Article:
‘Money isn’t Attawapiskat’s problem’

“Let’s be clear — what’s going on in the Northern Ontario ‘First Nation’ of Attawapiskat {a ‘nation’ of less than 2,000 people} is awful – the attempted suicides, the suicide pacts, the decrepit housing and foul water, the chronic unemployment, substance abuse and general despair.

“But let’s be equally clear: a legion of government social workers flown in from down south, visits by consoling cabinet ministers, emergency Parliamentary debates, and a few barge loads more of taxpayer dollars aren’t going to make an ounce of difference.

“Because the problem is neither lack of government, nor lack of other people’s money. attawapiskat1“When we see images of the squalid homes in Attawapiskat (or scores of other northern reserves) and hear about how residents use buckets as toilets because their towns lack water and sewers, we wonder how such Third World conditions can occur in a First World country such as Canada.

“It’s only natural, then, to conclude ‘First Nations’ are being starved for funds by Ottawa or the provinces.

“Then you hear someone such as Ontario Regional Chief Isadore Day say

“What if even just 25% of the profits from the diamond mine [90 km from Attawapiskat] went to the ‘First Nation’, do you think they’d have a new school? They might have two or three. Do you think they’d maybe have a swimming pool for the kids? I think so.”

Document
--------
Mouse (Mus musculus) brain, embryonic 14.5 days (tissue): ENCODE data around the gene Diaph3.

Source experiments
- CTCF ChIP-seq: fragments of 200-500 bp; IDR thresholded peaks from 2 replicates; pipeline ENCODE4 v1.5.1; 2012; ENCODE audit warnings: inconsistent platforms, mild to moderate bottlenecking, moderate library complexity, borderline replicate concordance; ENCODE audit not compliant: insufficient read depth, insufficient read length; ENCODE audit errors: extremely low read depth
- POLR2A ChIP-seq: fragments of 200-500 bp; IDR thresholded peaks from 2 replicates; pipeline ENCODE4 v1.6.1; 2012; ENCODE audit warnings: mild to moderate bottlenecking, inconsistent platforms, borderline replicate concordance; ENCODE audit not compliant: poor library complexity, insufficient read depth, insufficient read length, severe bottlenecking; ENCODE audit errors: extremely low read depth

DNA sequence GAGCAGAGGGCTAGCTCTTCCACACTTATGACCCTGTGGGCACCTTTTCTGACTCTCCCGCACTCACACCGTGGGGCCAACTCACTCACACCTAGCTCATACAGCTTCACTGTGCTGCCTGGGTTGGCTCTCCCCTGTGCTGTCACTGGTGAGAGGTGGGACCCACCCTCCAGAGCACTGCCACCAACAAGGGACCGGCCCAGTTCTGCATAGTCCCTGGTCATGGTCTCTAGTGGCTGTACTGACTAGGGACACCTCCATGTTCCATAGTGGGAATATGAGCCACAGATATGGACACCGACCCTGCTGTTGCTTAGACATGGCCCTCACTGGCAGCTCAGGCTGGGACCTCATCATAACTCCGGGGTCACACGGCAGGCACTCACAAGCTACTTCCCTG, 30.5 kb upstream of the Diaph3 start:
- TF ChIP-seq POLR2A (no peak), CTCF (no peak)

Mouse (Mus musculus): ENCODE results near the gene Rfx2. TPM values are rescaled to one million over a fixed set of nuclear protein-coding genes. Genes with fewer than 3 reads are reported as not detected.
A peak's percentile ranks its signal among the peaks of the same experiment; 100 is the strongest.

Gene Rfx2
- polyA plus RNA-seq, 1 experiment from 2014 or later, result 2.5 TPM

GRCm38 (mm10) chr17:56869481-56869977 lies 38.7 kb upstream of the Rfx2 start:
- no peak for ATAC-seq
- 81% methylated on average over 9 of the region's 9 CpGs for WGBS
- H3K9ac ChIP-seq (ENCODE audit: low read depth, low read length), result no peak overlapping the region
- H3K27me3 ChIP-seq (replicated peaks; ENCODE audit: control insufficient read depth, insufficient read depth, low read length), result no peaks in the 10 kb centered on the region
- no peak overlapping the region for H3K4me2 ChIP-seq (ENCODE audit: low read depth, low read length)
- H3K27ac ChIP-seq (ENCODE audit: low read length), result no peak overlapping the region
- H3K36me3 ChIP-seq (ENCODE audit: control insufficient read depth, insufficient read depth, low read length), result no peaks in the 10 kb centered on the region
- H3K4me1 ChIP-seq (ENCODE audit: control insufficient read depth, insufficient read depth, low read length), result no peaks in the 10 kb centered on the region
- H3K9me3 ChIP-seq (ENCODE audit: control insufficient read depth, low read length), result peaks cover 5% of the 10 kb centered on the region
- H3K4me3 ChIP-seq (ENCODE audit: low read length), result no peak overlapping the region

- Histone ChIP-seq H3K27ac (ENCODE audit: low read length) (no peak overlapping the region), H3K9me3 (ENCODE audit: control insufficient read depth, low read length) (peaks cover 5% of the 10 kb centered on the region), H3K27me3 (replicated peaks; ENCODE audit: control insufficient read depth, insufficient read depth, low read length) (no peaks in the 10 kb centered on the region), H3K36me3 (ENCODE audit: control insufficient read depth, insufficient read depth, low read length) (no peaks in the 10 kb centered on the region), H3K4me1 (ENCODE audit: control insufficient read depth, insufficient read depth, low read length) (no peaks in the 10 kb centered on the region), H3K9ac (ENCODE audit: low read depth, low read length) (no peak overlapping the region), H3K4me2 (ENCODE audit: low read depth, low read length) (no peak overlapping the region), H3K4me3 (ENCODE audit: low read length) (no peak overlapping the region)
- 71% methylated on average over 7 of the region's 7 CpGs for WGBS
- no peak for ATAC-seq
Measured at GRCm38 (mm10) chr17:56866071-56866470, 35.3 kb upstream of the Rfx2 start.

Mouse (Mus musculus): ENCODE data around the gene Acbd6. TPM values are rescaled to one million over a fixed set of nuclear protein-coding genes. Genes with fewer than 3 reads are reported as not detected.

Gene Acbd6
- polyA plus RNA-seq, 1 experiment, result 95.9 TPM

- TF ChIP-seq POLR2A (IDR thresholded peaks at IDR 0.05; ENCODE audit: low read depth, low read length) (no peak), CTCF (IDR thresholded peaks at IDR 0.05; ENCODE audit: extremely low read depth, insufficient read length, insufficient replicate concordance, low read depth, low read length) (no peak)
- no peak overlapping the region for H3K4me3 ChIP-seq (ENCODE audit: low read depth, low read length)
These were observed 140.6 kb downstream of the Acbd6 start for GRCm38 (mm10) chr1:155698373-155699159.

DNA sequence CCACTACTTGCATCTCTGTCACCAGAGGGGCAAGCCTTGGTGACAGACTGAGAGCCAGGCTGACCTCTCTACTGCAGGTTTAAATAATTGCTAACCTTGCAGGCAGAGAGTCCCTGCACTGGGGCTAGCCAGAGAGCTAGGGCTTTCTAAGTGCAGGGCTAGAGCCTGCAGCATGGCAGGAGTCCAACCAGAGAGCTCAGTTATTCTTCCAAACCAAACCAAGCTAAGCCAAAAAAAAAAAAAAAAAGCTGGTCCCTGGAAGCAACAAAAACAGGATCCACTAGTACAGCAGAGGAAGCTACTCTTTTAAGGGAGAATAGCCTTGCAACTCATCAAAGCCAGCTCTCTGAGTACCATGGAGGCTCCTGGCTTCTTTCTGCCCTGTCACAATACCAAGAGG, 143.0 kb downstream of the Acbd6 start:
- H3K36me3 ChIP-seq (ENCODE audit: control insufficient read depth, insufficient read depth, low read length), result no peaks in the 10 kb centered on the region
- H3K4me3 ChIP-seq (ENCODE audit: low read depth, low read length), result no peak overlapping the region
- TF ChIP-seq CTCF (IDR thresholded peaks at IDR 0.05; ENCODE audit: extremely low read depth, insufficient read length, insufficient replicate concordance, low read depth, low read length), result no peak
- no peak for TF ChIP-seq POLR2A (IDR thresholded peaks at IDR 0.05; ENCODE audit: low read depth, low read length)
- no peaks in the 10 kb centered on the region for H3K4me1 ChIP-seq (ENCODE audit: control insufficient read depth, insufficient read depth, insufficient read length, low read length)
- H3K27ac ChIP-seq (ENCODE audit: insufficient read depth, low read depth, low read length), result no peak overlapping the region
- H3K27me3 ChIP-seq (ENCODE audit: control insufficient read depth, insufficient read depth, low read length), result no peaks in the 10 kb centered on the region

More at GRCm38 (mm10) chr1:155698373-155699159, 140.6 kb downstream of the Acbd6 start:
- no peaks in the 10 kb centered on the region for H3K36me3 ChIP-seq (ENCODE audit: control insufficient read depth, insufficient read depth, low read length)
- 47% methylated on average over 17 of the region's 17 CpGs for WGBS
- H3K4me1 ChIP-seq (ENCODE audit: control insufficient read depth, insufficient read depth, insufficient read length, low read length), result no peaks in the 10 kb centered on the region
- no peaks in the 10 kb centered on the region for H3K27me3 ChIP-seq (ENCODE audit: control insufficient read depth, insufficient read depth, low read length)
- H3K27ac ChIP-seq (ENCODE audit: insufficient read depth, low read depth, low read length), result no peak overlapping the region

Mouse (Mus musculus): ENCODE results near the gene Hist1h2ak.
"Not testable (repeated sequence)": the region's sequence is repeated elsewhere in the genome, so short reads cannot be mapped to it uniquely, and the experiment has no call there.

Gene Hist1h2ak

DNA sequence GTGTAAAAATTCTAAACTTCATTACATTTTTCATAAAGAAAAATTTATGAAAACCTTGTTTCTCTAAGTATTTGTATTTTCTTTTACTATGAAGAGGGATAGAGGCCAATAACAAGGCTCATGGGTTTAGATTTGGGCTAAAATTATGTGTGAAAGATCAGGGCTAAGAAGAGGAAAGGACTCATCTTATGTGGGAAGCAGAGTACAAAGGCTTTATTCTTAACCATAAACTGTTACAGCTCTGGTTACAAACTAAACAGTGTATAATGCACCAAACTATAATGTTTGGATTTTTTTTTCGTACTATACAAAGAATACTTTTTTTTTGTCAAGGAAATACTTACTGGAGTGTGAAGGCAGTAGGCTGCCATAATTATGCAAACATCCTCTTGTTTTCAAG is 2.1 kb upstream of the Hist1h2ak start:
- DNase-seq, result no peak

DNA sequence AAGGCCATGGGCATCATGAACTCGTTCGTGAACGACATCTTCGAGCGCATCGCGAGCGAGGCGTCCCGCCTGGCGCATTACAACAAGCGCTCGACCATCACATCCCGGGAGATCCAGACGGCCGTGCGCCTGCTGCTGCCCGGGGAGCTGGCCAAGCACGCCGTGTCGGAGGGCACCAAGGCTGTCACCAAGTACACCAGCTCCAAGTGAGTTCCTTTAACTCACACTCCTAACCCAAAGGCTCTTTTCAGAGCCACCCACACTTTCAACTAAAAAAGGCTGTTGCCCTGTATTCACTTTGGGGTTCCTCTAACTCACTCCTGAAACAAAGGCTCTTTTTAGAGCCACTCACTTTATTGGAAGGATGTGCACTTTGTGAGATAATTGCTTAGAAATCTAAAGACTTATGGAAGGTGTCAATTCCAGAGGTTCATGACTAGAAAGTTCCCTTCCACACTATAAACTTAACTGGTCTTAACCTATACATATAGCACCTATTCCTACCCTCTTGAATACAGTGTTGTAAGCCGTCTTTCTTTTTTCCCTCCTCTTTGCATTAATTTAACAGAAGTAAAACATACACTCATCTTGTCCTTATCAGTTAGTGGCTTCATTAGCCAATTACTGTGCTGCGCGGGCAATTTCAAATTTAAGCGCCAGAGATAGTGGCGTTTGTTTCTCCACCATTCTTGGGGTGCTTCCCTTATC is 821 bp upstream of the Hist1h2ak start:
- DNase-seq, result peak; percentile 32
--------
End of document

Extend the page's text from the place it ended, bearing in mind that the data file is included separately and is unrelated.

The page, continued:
“And that sounds pretty reasonable to you.

“But consider this: Diamond company ‘DeBeers’ already pays the Attawapiskat council nearly $3 MILLION A YEAR for a town of under 2,000 people.

“Five years ago, DeBeers gave the community 22 housing units after former Chief Theresa Spence declared a housing emergency. Spence (whose ‘Idle No More’ hunger strike made her famous) was only too happy to tour southern reporters around the walled tents and uninsulated shacks some residents were living in during the winter.

“But what most newscasts missed were the empty DeBeers units that Spence and council couldn’t figure out how to distribute.

“The mining company has also done over $350 MILLION in business with companies at Attawapiskat since 2006 to supply DeBeers with helicopters, camp catering, fuel, dynamite and other supplies. Many of those businesses are owned by the band.

“The proceeds are supposed to go towards new housing, sanitation and recreation. But by the looks of Attawapiskat, the money isn’t making it to where it’s supposed to go.

“Moreover, one in seven adults at Attawapiskat is employed by DeBeers – 20% of the mine’s workforce.